Sunday, February 2, 2014

Saturday Breakfast: Mushroom, Leek and Gruyère Tart

It was my cooking compadre's idea to make the mushroom tart for brunch. She looked at a few recipes and had an idea of what it should be like: very mushroom forward (no eggs - we didn't want a quiche) with a nutty cheese. Both of us feel strongly that leeks are the right choice. They have such a buttery flavor, are ‘brighter’ than onions or shallots and they are a perfect taste companion to the mushrooms and the cheese. As we made it we collaborated on how it tasted - whether we should use ricotta or cream to bind the filling. We disagreed on herbs - I wanted to add thyme and she did not so we went without. She had an idea of what it should taste like and we went with it. I did add thyme as an optional ingredient.

This is the sentence where I whine about forgetting to bring my camera and having to take pictures with my ancient Blackberry...
The only thing that I think we both would change is that we used a press-in tart crust - one she has used before and likes a lot (I do too!). It just didn't have enough structure for the filling which was not heavy, but relatively dry. Oh well, adventures in baking! The tart was delicious and we will definitely make it again.


Friday, November 29, 2013

Turchetta: Turkey Breast Prepared in the Style of Porchetta

Hands-down, the best turkey breast I've ever had.
This recipe takes work, but once you've prepared the roast you stick it in the refrigerator for a couple of days and the final roasting is a breeze.

My cooking co-captain and I start talking about and thinking about what we want to cook for Thanksgiving at least as early as September. This year we decided to change-up a few things: 1. Instead of cooking a whole turkey we were going to do a turkey breast on the rotisserie and make a small-ish Porchetta. A couple of years ago we found Judy Rodger's genius recipe for "Mock Porchetta" and make it at least three or four times a year. 2. We decided to 'go simple' as far as sides go: gravy (yes, on Thanksgiving that can be considered a side), mashed potatoes, stuffing, cranberries and a salad. 3. We would prepare the meat on Tuesday and everything except for cooking the meat and making the salad on Wednesday.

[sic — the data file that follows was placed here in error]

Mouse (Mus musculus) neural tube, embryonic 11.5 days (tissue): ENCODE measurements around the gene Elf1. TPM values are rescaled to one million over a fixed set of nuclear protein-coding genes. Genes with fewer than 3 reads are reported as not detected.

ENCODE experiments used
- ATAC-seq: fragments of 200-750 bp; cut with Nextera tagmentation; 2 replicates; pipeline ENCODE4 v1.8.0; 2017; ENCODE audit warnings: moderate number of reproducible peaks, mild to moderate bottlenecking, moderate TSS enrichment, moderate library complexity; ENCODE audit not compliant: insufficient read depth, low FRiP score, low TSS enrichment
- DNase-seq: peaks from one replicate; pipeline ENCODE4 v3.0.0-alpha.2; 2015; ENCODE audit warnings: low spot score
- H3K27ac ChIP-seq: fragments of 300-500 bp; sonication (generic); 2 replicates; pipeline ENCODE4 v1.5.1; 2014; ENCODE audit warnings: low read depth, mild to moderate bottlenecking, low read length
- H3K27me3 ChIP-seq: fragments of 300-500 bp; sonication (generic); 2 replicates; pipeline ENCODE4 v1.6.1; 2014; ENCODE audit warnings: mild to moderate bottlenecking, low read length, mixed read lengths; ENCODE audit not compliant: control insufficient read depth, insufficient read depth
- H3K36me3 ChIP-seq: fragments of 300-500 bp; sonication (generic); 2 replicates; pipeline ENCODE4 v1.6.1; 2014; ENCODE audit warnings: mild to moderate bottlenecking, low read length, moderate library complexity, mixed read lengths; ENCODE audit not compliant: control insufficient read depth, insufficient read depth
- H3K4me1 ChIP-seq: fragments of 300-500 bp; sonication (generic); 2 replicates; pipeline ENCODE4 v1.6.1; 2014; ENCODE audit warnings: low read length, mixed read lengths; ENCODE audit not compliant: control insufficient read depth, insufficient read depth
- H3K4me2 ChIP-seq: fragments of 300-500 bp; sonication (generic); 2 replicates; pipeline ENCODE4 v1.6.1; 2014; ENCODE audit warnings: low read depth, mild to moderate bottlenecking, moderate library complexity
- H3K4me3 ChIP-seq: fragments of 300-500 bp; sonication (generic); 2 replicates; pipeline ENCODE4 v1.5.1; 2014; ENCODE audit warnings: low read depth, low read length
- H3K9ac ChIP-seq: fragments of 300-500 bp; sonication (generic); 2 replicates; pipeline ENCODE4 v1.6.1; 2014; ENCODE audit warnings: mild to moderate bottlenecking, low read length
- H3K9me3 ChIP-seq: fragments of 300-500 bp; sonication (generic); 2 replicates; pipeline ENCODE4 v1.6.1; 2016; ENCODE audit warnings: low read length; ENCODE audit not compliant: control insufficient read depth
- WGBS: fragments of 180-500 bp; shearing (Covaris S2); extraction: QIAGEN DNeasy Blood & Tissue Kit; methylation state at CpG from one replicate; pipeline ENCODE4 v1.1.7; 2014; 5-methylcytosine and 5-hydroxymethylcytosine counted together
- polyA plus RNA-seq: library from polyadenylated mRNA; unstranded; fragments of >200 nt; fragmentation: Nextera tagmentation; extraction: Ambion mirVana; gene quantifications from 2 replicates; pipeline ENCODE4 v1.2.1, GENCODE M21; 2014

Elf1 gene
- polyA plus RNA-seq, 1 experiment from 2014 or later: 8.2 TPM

Then I sent her an instant message. I found this on the Serious Eats site and thought that it was cool and that we should consider this for the next Thanksgiving. Truly, my intent was not to go rogue and try and change 'The Plan'.

A little later, I received  an email:

Subject: Oh kaaayyy.

You just had to throw a monkey wrench in our works. I want to make that Turchetta but we can't make a porchetta too.

It just looks too good to pass up. We should do it. Sometime in February we can rotisserie a turkey breast but let's make the damn Turchetta....oh you just had to go looking for recipes.

...and so, we did. Here's to monkey wrenches!

Here is a link to the Serious Eats article, The Food Lab: How to Make a Turkey Porchetta by J. Kenji López-Alt. There is also a slide show link and a link for the recipe. I'm not going to post the recipe here because we did not adapt it beyond a few changes, and have additional notes on what we will and will not do the next time (see NOTES, below), and there will definitely be a next time - it was delicious.
Browning the Turchetta
  1. Changes to the spice and herb mix: we added the zest of 1 lemon, making the mixture identical to the one we use for Porchetta.